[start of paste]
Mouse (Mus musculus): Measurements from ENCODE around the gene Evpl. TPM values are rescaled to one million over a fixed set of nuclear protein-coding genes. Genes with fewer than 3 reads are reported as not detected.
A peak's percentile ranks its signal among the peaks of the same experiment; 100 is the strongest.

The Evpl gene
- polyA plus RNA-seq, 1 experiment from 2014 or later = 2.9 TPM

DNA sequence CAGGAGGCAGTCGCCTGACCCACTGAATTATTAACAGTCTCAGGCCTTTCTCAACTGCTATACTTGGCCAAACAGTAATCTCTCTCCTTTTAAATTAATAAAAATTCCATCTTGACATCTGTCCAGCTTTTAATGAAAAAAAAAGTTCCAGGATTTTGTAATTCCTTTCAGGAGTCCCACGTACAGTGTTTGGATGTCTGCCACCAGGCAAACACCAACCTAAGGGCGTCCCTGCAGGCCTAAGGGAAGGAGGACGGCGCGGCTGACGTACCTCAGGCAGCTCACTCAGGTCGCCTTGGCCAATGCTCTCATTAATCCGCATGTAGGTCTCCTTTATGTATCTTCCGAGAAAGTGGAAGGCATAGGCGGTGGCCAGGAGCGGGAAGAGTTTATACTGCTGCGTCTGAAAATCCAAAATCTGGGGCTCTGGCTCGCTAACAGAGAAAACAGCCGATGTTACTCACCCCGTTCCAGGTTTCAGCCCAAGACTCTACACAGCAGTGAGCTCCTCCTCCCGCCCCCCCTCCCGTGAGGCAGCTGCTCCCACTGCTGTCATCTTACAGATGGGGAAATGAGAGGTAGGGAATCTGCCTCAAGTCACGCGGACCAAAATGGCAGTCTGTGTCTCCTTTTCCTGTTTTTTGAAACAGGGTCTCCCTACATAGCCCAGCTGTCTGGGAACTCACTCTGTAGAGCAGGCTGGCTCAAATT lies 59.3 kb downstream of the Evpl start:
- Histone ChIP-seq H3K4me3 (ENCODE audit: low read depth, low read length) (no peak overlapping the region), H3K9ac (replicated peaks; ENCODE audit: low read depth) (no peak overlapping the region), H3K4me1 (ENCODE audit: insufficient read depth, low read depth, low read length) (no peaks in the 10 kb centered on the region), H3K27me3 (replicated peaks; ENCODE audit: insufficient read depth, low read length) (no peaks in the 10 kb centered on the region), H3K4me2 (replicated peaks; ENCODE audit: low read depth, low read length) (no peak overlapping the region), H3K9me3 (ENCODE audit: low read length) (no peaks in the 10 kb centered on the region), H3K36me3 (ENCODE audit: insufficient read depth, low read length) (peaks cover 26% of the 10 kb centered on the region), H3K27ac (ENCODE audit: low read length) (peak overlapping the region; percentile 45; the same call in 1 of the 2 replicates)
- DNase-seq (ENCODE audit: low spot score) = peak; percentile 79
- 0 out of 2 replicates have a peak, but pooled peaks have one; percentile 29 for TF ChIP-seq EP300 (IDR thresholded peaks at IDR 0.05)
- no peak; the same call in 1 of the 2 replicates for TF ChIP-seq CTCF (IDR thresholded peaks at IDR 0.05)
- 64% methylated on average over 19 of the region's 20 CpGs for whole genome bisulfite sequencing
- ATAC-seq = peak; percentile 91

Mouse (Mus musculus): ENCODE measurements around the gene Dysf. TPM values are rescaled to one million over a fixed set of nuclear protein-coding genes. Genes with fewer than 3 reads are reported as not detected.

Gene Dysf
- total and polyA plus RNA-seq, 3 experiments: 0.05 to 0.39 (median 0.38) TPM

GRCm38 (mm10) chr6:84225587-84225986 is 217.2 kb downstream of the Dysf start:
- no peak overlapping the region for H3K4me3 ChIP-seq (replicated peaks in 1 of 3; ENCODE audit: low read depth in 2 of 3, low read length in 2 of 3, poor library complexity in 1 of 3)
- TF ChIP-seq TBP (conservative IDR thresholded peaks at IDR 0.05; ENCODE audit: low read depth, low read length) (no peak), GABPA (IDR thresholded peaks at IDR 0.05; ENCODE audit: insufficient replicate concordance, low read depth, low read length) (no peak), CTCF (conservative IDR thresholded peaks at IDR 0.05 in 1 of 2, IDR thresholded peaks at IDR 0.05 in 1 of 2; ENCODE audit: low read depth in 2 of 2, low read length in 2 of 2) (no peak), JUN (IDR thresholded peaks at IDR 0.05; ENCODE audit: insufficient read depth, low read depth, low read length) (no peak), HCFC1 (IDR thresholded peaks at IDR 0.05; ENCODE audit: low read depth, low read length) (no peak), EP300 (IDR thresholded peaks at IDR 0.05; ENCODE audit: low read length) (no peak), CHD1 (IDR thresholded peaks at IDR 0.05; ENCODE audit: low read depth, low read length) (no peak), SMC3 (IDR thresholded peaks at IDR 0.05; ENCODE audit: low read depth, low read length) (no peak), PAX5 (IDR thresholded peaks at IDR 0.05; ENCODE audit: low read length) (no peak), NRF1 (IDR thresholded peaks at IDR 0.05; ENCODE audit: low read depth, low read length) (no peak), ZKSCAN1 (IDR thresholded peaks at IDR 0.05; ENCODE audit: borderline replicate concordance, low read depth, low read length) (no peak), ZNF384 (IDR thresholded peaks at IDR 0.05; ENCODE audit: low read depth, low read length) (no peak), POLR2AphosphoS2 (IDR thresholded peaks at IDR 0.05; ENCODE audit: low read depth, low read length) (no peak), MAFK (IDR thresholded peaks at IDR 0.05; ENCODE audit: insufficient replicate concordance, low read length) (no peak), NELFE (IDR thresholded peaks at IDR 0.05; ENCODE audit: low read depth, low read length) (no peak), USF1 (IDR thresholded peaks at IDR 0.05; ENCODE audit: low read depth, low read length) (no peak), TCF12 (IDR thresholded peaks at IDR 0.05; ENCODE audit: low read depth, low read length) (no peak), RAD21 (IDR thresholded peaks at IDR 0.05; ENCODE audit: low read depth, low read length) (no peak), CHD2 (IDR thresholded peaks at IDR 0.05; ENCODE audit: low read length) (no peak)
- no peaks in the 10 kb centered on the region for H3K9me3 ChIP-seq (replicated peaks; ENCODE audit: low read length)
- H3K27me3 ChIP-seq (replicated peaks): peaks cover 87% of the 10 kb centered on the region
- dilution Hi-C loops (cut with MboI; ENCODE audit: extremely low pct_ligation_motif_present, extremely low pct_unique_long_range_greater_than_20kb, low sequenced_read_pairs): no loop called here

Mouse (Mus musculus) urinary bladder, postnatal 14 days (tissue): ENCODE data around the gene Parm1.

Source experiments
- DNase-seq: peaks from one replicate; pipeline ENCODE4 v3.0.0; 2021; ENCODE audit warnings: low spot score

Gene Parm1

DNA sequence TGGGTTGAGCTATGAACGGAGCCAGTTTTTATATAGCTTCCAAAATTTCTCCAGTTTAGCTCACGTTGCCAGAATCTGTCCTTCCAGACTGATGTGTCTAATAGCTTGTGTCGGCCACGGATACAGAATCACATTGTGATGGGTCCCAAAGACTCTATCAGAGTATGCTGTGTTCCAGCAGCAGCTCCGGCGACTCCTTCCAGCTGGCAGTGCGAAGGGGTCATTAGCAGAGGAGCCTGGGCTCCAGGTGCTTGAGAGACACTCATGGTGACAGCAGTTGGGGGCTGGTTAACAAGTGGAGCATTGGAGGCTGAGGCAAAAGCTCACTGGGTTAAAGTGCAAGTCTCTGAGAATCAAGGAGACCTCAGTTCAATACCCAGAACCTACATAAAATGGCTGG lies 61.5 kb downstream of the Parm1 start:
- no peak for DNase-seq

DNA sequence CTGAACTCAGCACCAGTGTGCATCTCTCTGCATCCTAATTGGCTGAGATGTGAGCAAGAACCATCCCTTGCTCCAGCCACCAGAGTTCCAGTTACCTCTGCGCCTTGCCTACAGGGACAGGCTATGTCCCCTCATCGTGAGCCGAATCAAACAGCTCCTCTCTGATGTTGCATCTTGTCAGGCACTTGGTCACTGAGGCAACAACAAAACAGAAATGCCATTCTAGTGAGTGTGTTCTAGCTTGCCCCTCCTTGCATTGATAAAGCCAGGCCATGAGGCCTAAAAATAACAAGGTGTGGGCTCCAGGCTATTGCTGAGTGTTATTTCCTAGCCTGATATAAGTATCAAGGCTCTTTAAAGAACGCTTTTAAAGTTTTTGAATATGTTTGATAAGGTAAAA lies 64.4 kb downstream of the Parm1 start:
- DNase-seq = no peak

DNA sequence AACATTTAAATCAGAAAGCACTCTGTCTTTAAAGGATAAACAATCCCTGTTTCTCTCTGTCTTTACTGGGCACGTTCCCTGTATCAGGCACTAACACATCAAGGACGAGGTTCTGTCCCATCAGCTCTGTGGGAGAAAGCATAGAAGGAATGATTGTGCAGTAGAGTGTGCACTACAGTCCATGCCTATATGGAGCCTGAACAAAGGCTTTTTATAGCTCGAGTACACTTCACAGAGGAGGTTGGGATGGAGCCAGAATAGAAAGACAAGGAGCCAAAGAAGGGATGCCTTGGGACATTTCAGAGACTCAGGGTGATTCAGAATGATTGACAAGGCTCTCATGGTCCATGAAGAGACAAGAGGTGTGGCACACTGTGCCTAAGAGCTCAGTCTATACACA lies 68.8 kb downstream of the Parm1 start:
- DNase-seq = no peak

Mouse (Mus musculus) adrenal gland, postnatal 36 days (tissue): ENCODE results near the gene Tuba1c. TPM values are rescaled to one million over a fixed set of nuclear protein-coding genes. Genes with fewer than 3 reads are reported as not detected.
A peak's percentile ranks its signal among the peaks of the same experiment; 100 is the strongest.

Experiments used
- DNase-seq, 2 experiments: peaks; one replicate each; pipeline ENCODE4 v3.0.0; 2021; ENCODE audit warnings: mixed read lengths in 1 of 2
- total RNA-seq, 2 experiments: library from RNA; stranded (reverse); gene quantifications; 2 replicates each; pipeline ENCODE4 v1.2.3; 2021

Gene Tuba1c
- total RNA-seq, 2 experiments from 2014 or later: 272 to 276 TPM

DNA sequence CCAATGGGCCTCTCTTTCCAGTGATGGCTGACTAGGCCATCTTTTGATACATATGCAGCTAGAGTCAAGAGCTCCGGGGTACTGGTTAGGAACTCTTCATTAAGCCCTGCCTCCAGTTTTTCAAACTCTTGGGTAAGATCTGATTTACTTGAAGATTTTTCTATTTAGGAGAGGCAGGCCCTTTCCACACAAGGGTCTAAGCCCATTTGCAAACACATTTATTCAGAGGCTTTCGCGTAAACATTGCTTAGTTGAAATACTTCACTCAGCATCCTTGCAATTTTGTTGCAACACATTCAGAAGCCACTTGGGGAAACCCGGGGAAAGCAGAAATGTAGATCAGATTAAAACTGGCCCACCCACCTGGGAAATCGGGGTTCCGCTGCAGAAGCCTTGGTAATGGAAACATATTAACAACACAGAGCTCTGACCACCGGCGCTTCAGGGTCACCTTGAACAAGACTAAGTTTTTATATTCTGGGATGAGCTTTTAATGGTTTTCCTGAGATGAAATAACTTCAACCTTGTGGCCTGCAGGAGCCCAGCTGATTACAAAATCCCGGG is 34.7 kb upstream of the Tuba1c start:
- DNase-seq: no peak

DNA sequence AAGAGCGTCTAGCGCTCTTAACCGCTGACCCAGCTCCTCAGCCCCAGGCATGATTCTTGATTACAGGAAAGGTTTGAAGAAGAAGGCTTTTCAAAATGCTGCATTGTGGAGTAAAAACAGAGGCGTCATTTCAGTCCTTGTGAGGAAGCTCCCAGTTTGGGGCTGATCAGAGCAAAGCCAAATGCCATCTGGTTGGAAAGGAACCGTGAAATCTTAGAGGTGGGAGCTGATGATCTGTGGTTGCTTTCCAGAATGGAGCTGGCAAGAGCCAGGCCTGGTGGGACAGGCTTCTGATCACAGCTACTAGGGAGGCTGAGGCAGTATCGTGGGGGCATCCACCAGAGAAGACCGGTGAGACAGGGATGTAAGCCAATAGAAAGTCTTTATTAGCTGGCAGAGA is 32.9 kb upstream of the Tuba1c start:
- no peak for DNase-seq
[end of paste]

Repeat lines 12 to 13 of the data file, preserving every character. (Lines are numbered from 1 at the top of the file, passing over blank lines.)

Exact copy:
Mouse (Mus musculus): ENCODE measurements around the gene Dysf. TPM values are rescaled to one million over a fixed set of nuclear protein-coding genes. Genes with fewer than 3 reads are reported as not detected.

Gene Dysf